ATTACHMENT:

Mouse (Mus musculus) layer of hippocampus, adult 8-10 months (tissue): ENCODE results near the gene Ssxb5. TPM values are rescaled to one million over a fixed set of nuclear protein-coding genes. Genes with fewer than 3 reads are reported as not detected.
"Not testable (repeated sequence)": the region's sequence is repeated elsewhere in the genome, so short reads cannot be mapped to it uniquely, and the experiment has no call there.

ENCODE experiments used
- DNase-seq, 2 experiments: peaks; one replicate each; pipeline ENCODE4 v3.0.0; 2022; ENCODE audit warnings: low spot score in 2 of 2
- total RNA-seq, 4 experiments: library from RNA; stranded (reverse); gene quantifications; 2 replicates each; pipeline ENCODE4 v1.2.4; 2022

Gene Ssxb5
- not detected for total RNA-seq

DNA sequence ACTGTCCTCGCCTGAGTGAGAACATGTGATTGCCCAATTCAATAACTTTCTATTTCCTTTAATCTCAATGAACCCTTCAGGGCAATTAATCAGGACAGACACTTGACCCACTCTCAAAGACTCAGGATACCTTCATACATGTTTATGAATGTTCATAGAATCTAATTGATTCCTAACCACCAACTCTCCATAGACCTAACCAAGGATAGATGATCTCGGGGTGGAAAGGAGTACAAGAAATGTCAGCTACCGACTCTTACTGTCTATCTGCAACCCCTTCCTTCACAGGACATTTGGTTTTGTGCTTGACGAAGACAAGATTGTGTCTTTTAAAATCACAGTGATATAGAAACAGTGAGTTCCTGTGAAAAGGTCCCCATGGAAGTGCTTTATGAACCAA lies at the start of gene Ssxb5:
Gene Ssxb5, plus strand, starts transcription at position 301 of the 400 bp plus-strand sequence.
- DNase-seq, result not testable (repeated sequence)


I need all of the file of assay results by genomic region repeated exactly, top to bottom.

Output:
Mouse (Mus musculus) layer of hippocampus, adult 8-10 months (tissue): ENCODE results near the gene Ssxb5. TPM values are rescaled to one million over a fixed set of nuclear protein-coding genes. Genes with fewer than 3 reads are reported as not detected.
"Not testable (repeated sequence)": the region's sequence is repeated elsewhere in the genome, so short reads cannot be mapped to it uniquely, and the experiment has no call there.

ENCODE experiments used
- DNase-seq, 2 experiments: peaks; one replicate each; pipeline ENCODE4 v3.0.0; 2022; ENCODE audit warnings: low spot score in 2 of 2
- total RNA-seq, 4 experiments: library from RNA; stranded (reverse); gene quantifications; 2 replicates each; pipeline ENCODE4 v1.2.4; 2022

Gene Ssxb5
- not detected for total RNA-seq

DNA sequence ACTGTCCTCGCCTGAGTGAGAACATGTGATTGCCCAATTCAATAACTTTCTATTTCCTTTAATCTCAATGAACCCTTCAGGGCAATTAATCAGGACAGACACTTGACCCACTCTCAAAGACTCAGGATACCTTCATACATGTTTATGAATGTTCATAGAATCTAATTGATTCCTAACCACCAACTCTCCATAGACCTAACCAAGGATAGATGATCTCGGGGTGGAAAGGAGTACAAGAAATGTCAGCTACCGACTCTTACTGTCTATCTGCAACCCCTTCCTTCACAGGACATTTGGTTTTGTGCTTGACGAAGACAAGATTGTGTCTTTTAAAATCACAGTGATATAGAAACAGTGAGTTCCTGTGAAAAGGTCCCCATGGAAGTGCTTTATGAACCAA lies at the start of gene Ssxb5:
Gene Ssxb5, plus strand, starts transcription at position 301 of the 400 bp plus-strand sequence.
- DNase-seq, result not testable (repeated sequence)